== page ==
Blather · Life · poetry

Research

The following blather is brought to you by “Stream of Consciousness Saturday.” This is the day of the week I give myself permission to write more than 23 words.

Last Saturday, I promised a reverse poem (one that can be read top-to-bottom or bottom-to-top). Good golly, I stared at my scribbles too long. And then, came up with a reverse poem that’s too short and a little awkward. But, oh well. Here you go:

History is boring
Some people actually think that
All those dates and foreign-sounding names matter
And eccentric people worm their way into
Those stories where the world changes
I find history fascinating

Meh — not the best, but I’m going to check the “Done” box and move on.

I spent a few hours yesterday in the research library.

I wrote a post called The Negative Split not too long ago. I think I research in negative-split mode.

I got to the library a few minutes after my scheduled appointment. (Yes, we have to schedule appointments at the research library now. And wear masks.)

I had given myself two hours. For the first 45 minutes or so, I leafed through photographs, not really finding anything I wanted. Or maybe I did. A few new names, therefore a few new rabbit trails. (Side-question for you: What could the nickname “Dell” be short for, for a man in the late 1800s or early 1900s?)

The librarian left to find a few more boxes for me. I feel a little bad. She’s new on the job, and I kept saying Joe (the former librarian) did this or brought me that. Comparison to a predecessor has to be the worst.

Anyway, she brought me some boxes that Joe had never brought me. Suddenly I was lost in old correspondence and organizational reports. I looked at the clock and saw that I had been there well over my two hours.

“Let me just look at one more thing,” I said to the librarian. I was in my groove — researching faster and stronger than I had been at the beginning.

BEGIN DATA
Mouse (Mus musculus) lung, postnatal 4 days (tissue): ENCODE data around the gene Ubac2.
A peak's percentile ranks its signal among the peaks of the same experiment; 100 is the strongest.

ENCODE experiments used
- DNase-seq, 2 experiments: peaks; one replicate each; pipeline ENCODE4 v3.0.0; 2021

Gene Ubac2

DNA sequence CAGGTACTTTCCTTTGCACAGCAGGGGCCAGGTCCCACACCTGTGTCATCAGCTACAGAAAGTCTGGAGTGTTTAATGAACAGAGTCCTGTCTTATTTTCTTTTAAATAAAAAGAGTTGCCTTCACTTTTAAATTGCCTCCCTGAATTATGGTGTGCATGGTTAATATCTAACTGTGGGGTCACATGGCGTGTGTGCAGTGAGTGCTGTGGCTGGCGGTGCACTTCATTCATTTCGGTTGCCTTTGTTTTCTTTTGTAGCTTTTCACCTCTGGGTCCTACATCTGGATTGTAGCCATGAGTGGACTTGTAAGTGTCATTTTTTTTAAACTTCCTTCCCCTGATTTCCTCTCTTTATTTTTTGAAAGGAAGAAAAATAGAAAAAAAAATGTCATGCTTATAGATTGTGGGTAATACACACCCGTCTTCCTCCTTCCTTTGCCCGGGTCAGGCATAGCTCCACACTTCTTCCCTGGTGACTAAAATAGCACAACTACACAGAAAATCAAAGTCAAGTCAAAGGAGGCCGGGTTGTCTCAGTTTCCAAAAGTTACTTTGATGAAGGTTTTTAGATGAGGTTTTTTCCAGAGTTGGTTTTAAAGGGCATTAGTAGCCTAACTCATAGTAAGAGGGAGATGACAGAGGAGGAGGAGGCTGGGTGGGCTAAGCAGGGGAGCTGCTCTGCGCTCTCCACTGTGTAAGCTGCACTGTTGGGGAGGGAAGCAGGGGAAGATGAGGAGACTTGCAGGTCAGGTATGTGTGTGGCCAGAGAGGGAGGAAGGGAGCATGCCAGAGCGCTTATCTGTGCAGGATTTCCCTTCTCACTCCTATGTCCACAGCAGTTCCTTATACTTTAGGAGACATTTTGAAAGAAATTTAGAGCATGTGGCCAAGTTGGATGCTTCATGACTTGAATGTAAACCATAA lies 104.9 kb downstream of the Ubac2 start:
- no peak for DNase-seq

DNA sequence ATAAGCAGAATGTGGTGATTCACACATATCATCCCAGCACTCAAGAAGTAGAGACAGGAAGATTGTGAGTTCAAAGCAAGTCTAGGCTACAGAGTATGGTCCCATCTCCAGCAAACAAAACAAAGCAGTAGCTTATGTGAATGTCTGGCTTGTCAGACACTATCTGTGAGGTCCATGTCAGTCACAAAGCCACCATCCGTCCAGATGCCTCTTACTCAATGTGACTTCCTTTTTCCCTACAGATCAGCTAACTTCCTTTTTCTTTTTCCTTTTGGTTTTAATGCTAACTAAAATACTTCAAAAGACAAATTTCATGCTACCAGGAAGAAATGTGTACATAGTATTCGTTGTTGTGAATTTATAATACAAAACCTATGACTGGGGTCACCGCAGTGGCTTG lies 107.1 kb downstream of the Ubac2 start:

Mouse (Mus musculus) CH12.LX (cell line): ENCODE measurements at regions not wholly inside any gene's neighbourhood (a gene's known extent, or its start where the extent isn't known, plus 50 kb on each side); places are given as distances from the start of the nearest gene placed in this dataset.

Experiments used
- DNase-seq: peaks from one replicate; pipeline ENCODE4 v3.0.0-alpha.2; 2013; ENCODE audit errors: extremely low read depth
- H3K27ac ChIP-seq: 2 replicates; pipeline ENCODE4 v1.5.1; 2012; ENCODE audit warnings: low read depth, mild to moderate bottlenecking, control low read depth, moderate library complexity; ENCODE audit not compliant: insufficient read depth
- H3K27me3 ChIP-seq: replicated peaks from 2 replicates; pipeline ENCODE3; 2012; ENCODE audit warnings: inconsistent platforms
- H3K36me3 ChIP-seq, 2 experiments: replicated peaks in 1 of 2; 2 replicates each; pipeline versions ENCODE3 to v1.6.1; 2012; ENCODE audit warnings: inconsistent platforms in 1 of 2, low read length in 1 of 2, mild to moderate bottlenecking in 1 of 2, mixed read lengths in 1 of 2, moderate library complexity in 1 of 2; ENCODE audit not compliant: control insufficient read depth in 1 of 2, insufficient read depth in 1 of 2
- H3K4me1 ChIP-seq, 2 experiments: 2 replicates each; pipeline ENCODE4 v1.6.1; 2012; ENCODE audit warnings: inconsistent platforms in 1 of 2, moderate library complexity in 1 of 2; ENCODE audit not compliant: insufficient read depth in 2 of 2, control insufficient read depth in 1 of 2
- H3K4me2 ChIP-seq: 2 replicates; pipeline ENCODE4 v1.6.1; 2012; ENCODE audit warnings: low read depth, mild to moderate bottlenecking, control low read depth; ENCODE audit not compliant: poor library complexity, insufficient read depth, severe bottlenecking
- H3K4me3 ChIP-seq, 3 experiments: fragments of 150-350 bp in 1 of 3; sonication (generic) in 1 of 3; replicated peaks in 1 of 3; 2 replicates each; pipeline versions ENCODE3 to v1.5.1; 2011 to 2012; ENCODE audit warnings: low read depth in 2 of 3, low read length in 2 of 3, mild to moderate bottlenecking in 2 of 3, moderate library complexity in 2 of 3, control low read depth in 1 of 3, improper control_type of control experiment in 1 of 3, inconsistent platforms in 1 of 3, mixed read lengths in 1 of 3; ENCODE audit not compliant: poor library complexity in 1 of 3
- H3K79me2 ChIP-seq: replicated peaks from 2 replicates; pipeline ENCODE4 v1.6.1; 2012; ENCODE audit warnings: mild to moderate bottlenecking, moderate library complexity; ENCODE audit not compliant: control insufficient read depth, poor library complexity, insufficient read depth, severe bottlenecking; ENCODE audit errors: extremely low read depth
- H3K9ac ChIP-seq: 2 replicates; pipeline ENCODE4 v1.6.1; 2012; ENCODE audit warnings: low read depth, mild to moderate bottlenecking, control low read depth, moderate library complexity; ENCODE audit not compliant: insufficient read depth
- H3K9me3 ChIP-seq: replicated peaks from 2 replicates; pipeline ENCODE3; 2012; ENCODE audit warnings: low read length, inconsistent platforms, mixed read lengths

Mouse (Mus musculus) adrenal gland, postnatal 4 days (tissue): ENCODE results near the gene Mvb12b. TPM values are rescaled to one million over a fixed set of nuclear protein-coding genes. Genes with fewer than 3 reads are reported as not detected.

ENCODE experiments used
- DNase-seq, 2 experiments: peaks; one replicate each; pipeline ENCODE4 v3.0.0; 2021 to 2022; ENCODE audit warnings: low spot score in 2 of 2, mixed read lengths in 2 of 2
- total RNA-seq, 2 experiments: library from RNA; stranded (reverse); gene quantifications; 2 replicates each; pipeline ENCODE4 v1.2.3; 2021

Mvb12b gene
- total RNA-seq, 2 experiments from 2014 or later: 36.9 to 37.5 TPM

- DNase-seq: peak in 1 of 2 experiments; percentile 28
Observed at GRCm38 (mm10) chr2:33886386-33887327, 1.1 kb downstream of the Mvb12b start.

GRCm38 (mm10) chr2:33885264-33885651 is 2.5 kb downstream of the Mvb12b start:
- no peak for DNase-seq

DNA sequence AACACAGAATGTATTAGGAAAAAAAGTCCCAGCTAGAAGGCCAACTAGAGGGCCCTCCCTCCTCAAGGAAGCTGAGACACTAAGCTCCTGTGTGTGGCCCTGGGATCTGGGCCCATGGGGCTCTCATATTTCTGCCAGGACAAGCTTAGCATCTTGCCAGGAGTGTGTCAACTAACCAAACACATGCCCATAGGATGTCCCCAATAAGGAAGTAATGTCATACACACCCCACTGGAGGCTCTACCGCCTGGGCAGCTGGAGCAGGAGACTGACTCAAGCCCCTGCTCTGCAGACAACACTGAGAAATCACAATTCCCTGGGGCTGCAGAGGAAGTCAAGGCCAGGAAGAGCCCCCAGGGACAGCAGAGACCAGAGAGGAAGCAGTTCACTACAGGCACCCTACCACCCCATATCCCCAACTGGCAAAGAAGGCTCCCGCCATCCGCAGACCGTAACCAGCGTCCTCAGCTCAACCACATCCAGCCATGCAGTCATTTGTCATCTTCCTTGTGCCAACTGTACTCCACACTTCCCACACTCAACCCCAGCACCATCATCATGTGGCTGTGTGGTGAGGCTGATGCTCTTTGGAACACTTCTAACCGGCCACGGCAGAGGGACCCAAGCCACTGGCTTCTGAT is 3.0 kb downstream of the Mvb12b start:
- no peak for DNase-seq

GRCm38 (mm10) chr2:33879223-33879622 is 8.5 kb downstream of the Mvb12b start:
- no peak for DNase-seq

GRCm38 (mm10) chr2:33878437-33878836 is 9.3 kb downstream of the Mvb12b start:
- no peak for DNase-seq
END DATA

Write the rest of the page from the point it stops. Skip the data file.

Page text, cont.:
“Do you think you have a photograph of this?” I asked her about a specific place in town. She started hunting.

I kept reading.

And searching.

And wishing time would just stop long enough that I could pursue these many lines of inquiry.

I snapped a photo of a bit of correspondence because it had made me laugh out loud in the quiet of the library.

“Yours till Pancakes are a thing of the past.”

I could have spent the next three weeks looking for the pancake story that inspired that closing sentiment, but I’ll almost bet it’s an inside joke between two men that I will never know. Plus, it was way past time for me to go.

But if I had those three weeks to spend, who knows what other little stories I would have uncovered?

And I would have had great fun doing it.

You can count on it.

23 words · Writing

Hyphenated

I-know-I’m-cheating
My-word-count-says-that-I-wrote-one-word-in-that-first-line
ha-ha-ha-ha-ha-ha-ha-ha (<—-that’s-me-laughing-maniacally-because-I-figured-out-a-way-to-cheat-this-stupid-self
-imposed-23-word-limit)
But-who-am-I-really-cheating?
It’s-not-like-I’m-cheating-on-my-taxes-or-something
By-not-strictly-adhering-to-a-challenging-word-count-I’m-not-hurting-anybody
Except-maybe-myself
When-I-coached-swimming-I-used-to-have-the-tattletale-swimmers-come-tell-on-the-swimmers-who-didn’t-complete-the-full-set
“COACH!”-they-would-say-“SHE-ONLY-DID-EIGHT-FIFTIES-INSTEAD-OF-THE-TEN-FIFTIES-YOU-WROTE-ON-THE-BOARD”
And-I-would-reply-“She’s-only-cheating-herself”
Which-is-exactly-what-I’m-doing-here
And-here’s-the-really-sad-truth
It’s-almost-as-hard-or-maybe-even-harder-to-write-this-way
And-it-can’t-be-very-easy-on-you-my-dear-readers
Mentally-removing-six-gazillion-hyphens-just-to-get-the-sense-of-this
Or-maybe-you-get-used-to-it-after-a-while
My-advice-to-you-is-this:
Don’t-cheat
Don’t-overuse-hyphenated-words
Anddon’tdobigrunonwordseither
Love-your-reader-as-my-writing-instructor-used-to-say-and-make-your-writing-easy-and-enjoyable-to-read